How worried should California be about the new, potentially more contagious variant of coronavirus?
How concerned should California be about the new, potentially more contagious variant of the coronavirus discovered here?
The variant caused deep concerns in Europe after it was discovered in England just before Christmas. The first reported U.S. case of COVID-19 caused by the variant was detected in Colorado. Although the development is cause for concern, some say it’s not necessarily cause for alarm.
Here is what we know:
Variant is no surprise
“I don’t think that Californians should feel that this is something odd,” Fauci said. “This is something that’s expected.”
Mutations in the coronavirus are not unanticipated, he said, considering that “the more you replicate, the more you mutate. So, when you have a lot of virus that’s circulating in the community, it means it’s infecting a lot of people; it’s replicating a lot.”
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The “overwhelming majority of mutations are irrelevant,” he continued, but “every once in a while, you get a mutation that does impact a function of the virus.”
“It appears,” he added, “from what we’ve learned from the U.K. and what we’ll prove here, that this particular mutation does in fact make the virus better at transmitting from one person to another.”
Some scientists, however, are more skeptical that genetic changes in the strain, known as B.1.1.7, make it more contagious. There are other possible explanations for the variant’s rapid spread in England, such as its transmission through dense communities and among people who are less likely to wear masks and socially distance.
Either way, “there’s no indication at all that it increases the virulence … the ability to make you sick or kill you,” Fauci said of the variant, adding that it appears existing vaccines also remain effective.
When England was grappling with this, some experts told The Times they did not think it would be a problem in terms of vaccinations. Dr. Arturo Casadevall, a Johns Hopkins University microbiologist, said that if the genetic changes were to have any effect on COVID-19 vaccines, it would be minimal.
“I am not alarmist about this,” Casadevall said.
Even changes that significantly alter the virus’ spike protein don’t affect plenty of other targets, called epitopes, that antibodies use to recognize and kill virus, he said.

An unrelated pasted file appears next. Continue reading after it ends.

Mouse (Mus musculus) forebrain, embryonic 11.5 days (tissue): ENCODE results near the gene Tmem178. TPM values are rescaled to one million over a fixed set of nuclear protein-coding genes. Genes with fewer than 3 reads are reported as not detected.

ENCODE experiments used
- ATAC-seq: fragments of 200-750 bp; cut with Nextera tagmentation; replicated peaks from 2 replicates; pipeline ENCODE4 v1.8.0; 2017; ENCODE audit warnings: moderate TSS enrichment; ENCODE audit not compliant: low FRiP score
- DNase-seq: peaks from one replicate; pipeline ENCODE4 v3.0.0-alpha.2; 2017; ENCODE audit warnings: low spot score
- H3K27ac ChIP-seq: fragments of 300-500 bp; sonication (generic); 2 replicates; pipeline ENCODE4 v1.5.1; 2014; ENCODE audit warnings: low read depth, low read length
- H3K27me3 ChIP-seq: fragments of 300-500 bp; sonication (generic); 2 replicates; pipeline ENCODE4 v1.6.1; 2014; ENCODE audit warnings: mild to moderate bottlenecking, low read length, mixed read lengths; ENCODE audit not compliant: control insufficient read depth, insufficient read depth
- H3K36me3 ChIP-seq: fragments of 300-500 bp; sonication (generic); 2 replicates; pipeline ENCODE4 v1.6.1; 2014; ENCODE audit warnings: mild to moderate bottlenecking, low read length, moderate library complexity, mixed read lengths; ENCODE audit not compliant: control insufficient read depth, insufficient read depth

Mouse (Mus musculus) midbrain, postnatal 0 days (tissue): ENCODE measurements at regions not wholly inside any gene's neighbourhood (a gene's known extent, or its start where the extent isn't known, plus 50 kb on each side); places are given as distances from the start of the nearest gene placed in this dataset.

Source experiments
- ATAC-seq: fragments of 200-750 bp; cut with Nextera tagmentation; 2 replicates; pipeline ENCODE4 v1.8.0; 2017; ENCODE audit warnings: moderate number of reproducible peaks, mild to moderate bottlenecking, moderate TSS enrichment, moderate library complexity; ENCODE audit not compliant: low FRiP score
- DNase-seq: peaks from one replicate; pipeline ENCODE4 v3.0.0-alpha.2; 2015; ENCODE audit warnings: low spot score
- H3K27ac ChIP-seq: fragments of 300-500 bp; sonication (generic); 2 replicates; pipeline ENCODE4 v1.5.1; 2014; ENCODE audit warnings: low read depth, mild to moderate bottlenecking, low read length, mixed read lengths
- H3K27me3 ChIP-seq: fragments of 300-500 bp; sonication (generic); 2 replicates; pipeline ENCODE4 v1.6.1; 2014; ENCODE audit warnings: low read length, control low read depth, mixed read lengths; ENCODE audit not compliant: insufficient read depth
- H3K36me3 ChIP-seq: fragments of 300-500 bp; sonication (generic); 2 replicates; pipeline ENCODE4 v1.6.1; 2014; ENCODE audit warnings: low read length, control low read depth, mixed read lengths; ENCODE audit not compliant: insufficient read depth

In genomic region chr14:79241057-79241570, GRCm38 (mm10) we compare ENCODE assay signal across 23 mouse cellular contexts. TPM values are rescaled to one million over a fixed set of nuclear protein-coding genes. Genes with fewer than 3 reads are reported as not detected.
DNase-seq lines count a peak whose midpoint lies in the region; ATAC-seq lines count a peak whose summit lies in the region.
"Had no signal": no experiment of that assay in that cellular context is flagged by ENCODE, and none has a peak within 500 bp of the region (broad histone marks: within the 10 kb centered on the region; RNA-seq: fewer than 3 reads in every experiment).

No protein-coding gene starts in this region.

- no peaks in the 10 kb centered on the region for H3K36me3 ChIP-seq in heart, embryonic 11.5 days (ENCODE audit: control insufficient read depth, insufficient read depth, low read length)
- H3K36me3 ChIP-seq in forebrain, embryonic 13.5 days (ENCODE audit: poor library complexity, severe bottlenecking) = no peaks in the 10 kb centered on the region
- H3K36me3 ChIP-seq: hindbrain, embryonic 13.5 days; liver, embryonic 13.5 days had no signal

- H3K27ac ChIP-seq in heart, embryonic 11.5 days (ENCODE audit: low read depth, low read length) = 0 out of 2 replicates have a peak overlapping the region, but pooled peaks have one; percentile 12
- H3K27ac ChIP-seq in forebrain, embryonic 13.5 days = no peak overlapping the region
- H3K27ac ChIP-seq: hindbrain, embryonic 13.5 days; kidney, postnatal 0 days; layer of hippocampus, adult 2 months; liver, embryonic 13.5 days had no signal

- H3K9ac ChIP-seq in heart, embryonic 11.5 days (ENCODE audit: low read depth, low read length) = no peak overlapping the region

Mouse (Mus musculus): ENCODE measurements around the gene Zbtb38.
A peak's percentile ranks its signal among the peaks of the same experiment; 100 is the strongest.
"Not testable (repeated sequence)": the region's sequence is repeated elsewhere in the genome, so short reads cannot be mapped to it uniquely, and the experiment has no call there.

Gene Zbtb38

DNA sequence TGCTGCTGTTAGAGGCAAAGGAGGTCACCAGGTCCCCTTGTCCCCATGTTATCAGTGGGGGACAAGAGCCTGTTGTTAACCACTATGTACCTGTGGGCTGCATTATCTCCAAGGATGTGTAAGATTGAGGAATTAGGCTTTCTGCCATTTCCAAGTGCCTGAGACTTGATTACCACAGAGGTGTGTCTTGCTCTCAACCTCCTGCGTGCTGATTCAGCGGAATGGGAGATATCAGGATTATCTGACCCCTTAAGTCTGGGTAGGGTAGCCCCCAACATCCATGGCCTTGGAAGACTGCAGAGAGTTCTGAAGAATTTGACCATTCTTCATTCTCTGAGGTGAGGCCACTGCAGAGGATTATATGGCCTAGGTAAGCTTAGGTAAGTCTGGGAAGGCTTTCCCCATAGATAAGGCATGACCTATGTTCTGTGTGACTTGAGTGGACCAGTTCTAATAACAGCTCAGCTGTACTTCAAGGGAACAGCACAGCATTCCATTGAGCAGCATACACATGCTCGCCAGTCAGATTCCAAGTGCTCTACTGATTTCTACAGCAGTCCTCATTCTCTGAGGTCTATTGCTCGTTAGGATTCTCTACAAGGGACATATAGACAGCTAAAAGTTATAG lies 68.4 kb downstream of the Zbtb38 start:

“So for the virus to completely defeat [a] vaccine, it would have to change in many, many places where the virus binds to cells,” he said. “And that is a very low probability event.”
California patient hadn’t traveled overseas
Dr. Eric McDonald, medical director of San Diego County’s epidemiology department, said the man reported no overseas travel before getting sick, and neither has one of the two Colorado patients. Travel history was not yet available for the second person there.
Absent evidence of travel, it would appear that those with confirmed infections picked up the virus in their communities, strongly suggesting the U.K. strain is more widespread that first believed.
“There are other cases in San Diego we need to be aware of,” McDonald said.
The San Diego subject appears to have been heeding the current stay-at-home order.
“Going back two weeks, the number of activities was also very limited,” McDonald said. “There was no work activity, and there was no specific gathering ... that we’ve talked about being the potential for a community outbreak.”
Because he had no travel history, “we believe this is not an isolated case in San Diego County,” Supervisor Nathan Fletcher said during a news conference Wednesday.
“While it’s been pointed out that there is not yet evidence that the strain has any more severe symptoms,” Fletcher said, “there is significant evidence that it does spread considerably faster, that it is much more contagious.”
That’s all the more reason, he added, why county officials “continue to encourage the public and plead with the public to please ... especially over the next 72 hours and the New Year’s holiday, to please follow the public health order.”
More powerful strain suspected
Officials have suspected the huge spread in this region might suggest a more powerful strain.
But that has not been detected yet.
Officials have yet to find any evidence of the variant in Los Angeles County, where the coronavirus is already hitting particularly hard, according to Public Health Director Barbara Ferrer.
“This doesn’t mean that the variant is not circulating in L.A. County,” she cautioned during a briefing Wednesday. “We have thousands and thousands of people getting tested every day, and we are just able to sample a small number of those test results and do the gene sequencing.”
Whether the variant is present, she added, “doesn’t change the need for all of us to use the strategies that we have available right now to limit exposure and spread of the virus.”
Winkley and Sisson write for the San Diego Union Tribune. Times staff writer Melissa Healy contributed to this report.
This story originally appeared in Los Angeles Times.